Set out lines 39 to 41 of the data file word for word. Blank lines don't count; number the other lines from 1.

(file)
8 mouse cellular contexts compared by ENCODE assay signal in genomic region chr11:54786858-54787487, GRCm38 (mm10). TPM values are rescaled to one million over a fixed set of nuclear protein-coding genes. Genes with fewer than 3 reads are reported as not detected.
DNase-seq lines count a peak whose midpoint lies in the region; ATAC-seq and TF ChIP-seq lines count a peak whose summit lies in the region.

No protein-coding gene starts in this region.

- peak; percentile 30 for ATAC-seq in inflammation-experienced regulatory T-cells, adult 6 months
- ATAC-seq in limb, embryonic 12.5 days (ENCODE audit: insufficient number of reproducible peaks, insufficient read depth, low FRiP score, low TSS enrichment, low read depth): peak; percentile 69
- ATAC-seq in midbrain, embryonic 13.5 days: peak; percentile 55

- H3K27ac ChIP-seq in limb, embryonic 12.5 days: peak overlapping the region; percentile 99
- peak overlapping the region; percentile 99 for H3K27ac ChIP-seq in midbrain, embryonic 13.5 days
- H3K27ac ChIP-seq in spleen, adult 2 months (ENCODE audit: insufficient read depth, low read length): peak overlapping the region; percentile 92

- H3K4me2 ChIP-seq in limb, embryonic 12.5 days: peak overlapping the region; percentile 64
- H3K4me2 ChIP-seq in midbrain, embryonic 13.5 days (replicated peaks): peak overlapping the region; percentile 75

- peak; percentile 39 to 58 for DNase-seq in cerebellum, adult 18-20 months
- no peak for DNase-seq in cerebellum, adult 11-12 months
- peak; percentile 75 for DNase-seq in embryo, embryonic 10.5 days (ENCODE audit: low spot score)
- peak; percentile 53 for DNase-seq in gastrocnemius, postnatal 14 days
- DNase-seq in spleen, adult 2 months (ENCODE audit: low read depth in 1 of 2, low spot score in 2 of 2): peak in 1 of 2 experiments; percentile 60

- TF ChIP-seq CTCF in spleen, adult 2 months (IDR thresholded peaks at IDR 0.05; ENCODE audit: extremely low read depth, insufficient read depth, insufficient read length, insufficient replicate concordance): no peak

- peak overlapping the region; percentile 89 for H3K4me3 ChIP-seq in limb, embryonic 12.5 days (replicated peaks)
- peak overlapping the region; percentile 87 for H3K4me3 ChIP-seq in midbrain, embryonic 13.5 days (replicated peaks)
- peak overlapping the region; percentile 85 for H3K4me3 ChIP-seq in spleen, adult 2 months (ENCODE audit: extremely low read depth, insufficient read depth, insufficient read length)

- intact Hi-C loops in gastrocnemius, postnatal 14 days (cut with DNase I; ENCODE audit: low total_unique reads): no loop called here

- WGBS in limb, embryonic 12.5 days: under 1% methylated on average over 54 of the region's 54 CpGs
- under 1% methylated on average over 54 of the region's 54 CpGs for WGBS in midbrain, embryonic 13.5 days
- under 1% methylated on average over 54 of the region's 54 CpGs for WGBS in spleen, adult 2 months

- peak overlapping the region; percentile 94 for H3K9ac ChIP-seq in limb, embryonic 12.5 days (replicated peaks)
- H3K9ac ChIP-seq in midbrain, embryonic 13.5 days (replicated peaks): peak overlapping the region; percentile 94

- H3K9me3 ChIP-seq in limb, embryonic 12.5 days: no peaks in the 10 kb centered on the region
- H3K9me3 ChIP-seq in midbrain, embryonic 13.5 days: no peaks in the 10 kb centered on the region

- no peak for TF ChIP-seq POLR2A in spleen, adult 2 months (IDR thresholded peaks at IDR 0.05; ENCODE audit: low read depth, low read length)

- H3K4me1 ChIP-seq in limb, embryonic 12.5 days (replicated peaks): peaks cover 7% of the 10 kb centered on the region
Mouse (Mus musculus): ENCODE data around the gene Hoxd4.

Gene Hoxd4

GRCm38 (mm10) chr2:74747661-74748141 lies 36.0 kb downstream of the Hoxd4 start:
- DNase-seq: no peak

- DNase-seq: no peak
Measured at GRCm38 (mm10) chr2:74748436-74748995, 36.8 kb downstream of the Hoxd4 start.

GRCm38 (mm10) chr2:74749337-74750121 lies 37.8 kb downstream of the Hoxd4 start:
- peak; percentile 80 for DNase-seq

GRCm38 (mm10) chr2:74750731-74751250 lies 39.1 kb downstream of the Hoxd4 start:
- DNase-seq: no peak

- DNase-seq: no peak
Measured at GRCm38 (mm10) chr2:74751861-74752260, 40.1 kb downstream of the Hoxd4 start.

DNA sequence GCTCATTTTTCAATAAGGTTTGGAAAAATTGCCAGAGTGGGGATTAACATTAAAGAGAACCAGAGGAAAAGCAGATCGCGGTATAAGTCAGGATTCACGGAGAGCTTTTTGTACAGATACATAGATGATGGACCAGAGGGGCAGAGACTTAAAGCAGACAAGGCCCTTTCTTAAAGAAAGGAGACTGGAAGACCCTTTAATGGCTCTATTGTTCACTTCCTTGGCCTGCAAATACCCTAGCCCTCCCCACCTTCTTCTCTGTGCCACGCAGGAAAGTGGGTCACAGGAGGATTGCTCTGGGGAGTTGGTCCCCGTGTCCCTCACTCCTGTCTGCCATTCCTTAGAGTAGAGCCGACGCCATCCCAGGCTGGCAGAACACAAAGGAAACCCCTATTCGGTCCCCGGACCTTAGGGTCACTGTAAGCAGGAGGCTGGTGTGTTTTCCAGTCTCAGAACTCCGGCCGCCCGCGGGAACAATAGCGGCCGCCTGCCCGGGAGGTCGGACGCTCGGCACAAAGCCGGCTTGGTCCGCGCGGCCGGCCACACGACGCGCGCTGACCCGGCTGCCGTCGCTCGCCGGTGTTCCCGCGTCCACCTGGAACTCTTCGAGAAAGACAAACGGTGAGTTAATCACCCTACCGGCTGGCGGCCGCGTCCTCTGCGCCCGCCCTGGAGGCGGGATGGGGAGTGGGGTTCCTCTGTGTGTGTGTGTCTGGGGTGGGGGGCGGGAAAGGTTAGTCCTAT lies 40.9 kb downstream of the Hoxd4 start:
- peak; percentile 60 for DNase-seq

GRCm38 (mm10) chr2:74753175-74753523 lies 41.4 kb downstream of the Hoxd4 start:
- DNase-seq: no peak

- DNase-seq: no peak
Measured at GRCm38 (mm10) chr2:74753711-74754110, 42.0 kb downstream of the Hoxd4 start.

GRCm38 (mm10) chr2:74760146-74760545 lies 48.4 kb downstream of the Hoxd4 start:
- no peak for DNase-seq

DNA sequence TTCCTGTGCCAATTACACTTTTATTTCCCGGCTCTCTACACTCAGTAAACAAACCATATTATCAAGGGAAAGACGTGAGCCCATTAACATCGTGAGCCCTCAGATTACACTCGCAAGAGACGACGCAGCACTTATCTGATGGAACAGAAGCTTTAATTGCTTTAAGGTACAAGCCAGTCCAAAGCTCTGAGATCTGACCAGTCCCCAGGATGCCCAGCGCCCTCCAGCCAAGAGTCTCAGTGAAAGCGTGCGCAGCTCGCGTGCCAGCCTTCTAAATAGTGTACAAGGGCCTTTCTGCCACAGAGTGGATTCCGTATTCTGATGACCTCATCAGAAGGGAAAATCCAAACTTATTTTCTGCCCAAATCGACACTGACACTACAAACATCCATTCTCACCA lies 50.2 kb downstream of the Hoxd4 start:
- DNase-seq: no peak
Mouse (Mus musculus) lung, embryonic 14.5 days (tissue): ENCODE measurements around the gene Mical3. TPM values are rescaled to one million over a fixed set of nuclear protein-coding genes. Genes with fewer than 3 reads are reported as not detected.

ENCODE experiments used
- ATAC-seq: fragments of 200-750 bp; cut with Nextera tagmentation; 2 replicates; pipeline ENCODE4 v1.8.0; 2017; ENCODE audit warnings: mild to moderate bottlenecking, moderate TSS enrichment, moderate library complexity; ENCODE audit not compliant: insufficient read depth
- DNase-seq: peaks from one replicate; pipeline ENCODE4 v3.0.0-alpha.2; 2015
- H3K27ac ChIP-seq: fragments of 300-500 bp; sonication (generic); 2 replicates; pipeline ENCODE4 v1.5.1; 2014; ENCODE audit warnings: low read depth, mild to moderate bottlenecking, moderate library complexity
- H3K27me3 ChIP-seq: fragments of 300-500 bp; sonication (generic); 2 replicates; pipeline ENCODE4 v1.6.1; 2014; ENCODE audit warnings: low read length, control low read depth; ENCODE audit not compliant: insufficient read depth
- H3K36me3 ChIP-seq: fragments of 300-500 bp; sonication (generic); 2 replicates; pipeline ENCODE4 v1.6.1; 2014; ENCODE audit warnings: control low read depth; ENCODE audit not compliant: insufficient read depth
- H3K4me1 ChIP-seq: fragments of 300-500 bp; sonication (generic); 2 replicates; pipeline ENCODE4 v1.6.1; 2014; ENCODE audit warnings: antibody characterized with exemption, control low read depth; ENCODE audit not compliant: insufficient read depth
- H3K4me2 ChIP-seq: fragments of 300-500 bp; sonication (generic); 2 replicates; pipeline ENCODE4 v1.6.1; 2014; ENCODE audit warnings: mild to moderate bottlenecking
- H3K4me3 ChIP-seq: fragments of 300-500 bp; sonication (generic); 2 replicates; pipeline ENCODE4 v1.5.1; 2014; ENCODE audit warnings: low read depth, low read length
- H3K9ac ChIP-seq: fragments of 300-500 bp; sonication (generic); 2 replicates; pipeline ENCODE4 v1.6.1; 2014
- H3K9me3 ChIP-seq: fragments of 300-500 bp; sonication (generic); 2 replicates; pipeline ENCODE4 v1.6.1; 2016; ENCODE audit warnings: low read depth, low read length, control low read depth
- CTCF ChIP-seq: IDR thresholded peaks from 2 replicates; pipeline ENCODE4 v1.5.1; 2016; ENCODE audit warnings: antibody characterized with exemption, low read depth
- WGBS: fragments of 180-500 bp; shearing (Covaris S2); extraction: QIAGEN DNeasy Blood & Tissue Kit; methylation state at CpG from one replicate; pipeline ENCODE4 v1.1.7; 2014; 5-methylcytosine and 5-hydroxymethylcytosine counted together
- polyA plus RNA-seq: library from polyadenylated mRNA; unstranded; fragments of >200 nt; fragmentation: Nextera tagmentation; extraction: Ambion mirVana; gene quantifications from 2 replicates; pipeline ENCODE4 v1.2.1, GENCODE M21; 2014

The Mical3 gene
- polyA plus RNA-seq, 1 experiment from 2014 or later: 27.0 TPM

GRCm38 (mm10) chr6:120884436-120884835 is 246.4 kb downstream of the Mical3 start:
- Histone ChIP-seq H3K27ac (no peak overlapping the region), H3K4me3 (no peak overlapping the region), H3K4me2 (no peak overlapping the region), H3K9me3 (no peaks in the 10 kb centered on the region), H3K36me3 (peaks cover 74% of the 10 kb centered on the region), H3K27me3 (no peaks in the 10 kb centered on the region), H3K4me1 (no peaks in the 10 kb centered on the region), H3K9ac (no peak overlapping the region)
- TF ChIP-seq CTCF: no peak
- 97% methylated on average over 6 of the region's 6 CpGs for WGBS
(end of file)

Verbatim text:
GRCm38 (mm10) chr2:74750731-74751250 lies 39.1 kb downstream of the Hoxd4 start:
- DNase-seq: no peak

- DNase-seq: no peak